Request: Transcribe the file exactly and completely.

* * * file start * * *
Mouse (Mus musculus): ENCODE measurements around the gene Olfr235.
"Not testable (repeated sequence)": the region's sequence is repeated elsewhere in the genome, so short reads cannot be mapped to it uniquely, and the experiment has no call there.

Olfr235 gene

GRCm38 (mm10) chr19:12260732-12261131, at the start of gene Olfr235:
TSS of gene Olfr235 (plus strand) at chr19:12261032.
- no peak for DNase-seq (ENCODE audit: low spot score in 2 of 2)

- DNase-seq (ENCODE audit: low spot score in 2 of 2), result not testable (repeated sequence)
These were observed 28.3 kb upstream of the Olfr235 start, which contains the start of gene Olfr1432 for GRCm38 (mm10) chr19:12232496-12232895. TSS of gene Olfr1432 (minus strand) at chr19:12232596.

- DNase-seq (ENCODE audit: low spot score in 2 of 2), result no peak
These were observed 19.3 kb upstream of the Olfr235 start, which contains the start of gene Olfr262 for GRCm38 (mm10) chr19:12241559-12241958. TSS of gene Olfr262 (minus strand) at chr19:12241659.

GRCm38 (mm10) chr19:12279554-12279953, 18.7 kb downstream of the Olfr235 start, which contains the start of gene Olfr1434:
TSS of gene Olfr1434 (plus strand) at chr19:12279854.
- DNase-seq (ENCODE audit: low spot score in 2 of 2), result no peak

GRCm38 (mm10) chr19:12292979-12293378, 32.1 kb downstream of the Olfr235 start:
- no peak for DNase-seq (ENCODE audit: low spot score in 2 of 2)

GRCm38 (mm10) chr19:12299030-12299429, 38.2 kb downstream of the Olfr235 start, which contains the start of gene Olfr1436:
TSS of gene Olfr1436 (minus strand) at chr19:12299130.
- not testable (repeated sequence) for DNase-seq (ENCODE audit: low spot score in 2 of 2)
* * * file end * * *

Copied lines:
Mouse (Mus musculus): ENCODE measurements around the gene Olfr235.
"Not testable (repeated sequence)": the region's sequence is repeated elsewhere in the genome, so short reads cannot be mapped to it uniquely, and the experiment has no call there.

Olfr235 gene

GRCm38 (mm10) chr19:12260732-12261131, at the start of gene Olfr235:
TSS of gene Olfr235 (plus strand) at chr19:12261032.
- no peak for DNase-seq (ENCODE audit: low spot score in 2 of 2)

- DNase-seq (ENCODE audit: low spot score in 2 of 2), result not testable (repeated sequence)
These were observed 28.3 kb upstream of the Olfr235 start, which contains the start of gene Olfr1432 for GRCm38 (mm10) chr19:12232496-12232895. TSS of gene Olfr1432 (minus strand) at chr19:12232596.

- DNase-seq (ENCODE audit: low spot score in 2 of 2), result no peak
These were observed 19.3 kb upstream of the Olfr235 start, which contains the start of gene Olfr262 for GRCm38 (mm10) chr19:12241559-12241958. TSS of gene Olfr262 (minus strand) at chr19:12241659.

GRCm38 (mm10) chr19:12279554-12279953, 18.7 kb downstream of the Olfr235 start, which contains the start of gene Olfr1434:
TSS of gene Olfr1434 (plus strand) at chr19:12279854.
- DNase-seq (ENCODE audit: low spot score in 2 of 2), result no peak

GRCm38 (mm10) chr19:12292979-12293378, 32.1 kb downstream of the Olfr235 start:
- no peak for DNase-seq (ENCODE audit: low spot score in 2 of 2)

GRCm38 (mm10) chr19:12299030-12299429, 38.2 kb downstream of the Olfr235 start, which contains the start of gene Olfr1436:
TSS of gene Olfr1436 (minus strand) at chr19:12299130.
- not testable (repeated sequence) for DNase-seq (ENCODE audit: low spot score in 2 of 2)